Andrew had never beaten his dad in golf. He’d been close; he’d faltered before.
Today, he had a 10 foot putt to win.
“Take your time,” whispered dad.
Andrew smiled. This was his time. He knew. His moment had finally arrived.
The Titleist rolled true.
Andrew smiled. Dad was proud.
Dave is living retired in California. He is completely new to writing. He credits Daniel Pink for the inspiration.
The boat rocked backwards and forwards, and I felt my stomach starting to churn. The day was hot and sultry as the gentle rocking continued. Then, as if a trigger was pulled, I vomited over the edge of the boat.
Dad didn’t mind. “Some berley for the fish,” he said.
Connell Wayne Regner had successfully avoided writing creatively since he wrote spontaneous lyrics to music many years ago. Although from a linguistic background, he has serendipitously succumbed to fiction after spontaneously creating bedtime stories for his children. His other dabblings can be found at paragraphplanet and wtdmagazine.wordpress.com.
“What do you think about him dating your little girl?”
“My little girl isn’t little anymore. You can take care of yourself.”
“Thanks for the vote of confidence.”
“Don’t be sarcastic with me, Jennifer.”
“Call me Jenn, Dad.”
“I named you Jennifer.”
“Mom named me Jennifer. You wanted a boy.”
An avid skier and hiker, Kevin Sheahan has an M.F.A. from Southern New Hampshire University, and is now pursuing an M.Div. at Reformed Theological Seminary.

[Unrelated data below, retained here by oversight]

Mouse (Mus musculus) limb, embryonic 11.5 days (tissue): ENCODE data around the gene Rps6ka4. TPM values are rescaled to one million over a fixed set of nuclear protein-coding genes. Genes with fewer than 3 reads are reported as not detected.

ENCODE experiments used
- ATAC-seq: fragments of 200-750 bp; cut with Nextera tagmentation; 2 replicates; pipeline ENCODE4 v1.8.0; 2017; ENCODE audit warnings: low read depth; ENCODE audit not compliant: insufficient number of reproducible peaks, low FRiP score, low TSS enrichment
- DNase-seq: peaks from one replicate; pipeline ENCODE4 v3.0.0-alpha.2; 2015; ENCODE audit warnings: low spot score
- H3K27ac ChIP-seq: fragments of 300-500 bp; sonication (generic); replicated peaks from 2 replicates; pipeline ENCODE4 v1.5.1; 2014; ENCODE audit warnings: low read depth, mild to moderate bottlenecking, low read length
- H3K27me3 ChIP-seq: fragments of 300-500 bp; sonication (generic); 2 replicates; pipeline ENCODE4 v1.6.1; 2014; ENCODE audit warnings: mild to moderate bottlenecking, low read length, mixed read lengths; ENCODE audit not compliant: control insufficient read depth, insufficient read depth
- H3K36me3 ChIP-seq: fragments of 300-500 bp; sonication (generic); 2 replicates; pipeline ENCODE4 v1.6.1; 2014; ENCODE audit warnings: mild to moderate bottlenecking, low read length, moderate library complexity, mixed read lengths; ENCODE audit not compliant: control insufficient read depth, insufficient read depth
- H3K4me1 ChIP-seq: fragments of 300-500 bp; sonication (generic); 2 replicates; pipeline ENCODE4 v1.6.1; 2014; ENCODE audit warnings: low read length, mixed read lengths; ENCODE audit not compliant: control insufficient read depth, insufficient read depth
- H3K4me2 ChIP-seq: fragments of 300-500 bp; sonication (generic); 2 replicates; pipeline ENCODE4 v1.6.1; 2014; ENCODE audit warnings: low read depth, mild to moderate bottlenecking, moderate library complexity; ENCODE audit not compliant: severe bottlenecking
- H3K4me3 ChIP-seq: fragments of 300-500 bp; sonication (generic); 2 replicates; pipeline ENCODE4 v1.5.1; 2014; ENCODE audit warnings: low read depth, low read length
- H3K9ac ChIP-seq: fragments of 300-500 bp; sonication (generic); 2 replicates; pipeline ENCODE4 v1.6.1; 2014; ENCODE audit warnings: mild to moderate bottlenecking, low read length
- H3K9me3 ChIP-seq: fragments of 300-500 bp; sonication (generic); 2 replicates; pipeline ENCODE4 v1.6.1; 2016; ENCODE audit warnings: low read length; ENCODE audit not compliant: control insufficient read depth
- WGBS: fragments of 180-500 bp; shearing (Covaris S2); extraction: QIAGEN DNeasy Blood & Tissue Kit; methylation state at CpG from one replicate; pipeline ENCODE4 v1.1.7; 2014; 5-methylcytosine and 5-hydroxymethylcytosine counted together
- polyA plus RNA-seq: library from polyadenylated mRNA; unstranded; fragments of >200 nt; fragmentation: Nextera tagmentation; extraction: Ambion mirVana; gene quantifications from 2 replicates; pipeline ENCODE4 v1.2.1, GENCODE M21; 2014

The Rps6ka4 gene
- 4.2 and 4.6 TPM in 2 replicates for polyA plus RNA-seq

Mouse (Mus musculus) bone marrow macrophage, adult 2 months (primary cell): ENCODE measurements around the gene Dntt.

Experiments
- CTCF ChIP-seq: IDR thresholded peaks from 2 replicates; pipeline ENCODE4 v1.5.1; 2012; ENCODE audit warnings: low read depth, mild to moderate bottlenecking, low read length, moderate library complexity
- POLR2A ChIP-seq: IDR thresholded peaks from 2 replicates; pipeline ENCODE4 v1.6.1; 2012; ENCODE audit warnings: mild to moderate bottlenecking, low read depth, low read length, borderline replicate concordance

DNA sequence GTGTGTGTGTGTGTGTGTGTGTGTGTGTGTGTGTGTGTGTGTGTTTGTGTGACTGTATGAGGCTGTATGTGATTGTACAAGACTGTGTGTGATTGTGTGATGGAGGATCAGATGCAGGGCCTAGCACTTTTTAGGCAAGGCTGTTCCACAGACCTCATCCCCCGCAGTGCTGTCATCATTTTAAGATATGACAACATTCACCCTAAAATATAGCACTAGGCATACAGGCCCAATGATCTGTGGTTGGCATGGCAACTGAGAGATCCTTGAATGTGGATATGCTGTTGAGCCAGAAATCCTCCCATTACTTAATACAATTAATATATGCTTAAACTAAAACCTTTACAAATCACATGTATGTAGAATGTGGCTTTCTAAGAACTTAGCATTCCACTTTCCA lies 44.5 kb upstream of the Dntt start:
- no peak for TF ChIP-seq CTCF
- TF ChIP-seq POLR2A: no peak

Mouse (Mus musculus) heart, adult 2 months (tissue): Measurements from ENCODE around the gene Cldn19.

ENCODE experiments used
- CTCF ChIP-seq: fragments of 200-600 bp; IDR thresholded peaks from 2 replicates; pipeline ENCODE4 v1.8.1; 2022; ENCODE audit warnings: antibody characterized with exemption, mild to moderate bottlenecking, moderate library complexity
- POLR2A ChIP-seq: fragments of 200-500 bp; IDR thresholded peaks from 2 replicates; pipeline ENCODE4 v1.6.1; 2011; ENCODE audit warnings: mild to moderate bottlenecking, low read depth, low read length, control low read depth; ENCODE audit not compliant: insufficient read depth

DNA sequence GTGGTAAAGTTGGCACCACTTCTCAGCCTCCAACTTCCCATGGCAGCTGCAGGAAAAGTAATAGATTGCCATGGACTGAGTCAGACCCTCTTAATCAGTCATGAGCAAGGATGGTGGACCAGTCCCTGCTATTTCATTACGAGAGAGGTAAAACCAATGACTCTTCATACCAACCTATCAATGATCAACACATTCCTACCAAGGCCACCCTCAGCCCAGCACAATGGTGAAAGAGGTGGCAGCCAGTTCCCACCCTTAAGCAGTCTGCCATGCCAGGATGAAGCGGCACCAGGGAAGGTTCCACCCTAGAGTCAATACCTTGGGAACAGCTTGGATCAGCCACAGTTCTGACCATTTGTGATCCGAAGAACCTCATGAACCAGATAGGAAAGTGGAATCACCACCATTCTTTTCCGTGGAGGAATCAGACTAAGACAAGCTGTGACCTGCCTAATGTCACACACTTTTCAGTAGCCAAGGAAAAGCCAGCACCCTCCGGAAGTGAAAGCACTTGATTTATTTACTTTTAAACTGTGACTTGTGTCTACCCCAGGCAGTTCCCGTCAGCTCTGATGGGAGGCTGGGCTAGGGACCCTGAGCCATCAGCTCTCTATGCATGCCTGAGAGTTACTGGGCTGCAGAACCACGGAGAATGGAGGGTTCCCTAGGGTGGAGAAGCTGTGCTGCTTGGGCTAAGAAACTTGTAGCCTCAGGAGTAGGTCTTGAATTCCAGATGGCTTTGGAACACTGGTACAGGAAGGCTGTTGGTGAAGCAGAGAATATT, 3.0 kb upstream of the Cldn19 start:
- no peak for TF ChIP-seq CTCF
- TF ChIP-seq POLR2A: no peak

Dad’s swollen suitcase sat in the back corner of his room. I saw it as I walked past his door.
He said he had to work; he’d be home late.
Say hi to your mistress, I thought. It was my birthday. And the last time he walked through that door.
Sara lives in Texas with her boyfriend, cat, and turtle. She is about to start work as a staff attorney for a non-profit law firm. Writing has always been her favorite way to convey information and inspire ideas. Now that law school is out of the way, she is thrilled to be able to spend time writing fiction. Sara has short stories forthcoming from Eunoia Review and Wicked Industries in the near future.
She literally stood on her head trying to impress Dad enough for one sincere compliment.
But he just smiled and said she was “gym-nasty,” so she jumped off the balance beam and tackled him and they both laughed, and he still didn’t seem to understand why she practiced so hard.
“How will the end begin?” my daughter asked me one night. “And I don’t want you make any jokes about the letters ‘T’ and ‘H’ or tell me I’ll find out when I’m older or change the subject!”
Just then, a billion trumpets sounded.
“Whoa,” she said. “Never mind, daddy.”
This story is based on a title suggested by @stealingzen.
I clutch the pink note in my sweaty hand.
My heart beats furiously.
The room smells like chalk.
“Welcome, Dads!” is written on a big blue banner.
The cruel children laugh at my shoes while I hand over the note.
It reads, “Dear Ms. Wheatley, Elena’s father died last year.”
This story was submitted by Elena Agnello.
I am four years old, returning home from grocery shopping with my father, when I realize I’ve left my imaginary friend, Betty, back at the store.
My dad, so patient and kind, drives me back there, where we greet Betty on the sidewalk and he offers her a ride home.
M. Elaine Moore is a North Carolina-based fiction writer and poet. She has completed one novel and is at work on another. She has had several poems published both in online journals and in print.
Dr. Snyder was a proud papa: his android, A.L.Y.S., was leaving the lab to join human society.
To him, she was the most amazing thing he had ever created.
He tearfully sent her on her way, only to watch her stop ten feet later to talk to a parking meter.
This is the seventh in a series of seven stories from King Kool, who has previously contributed the Bumbling Magician and Kissing Frog series.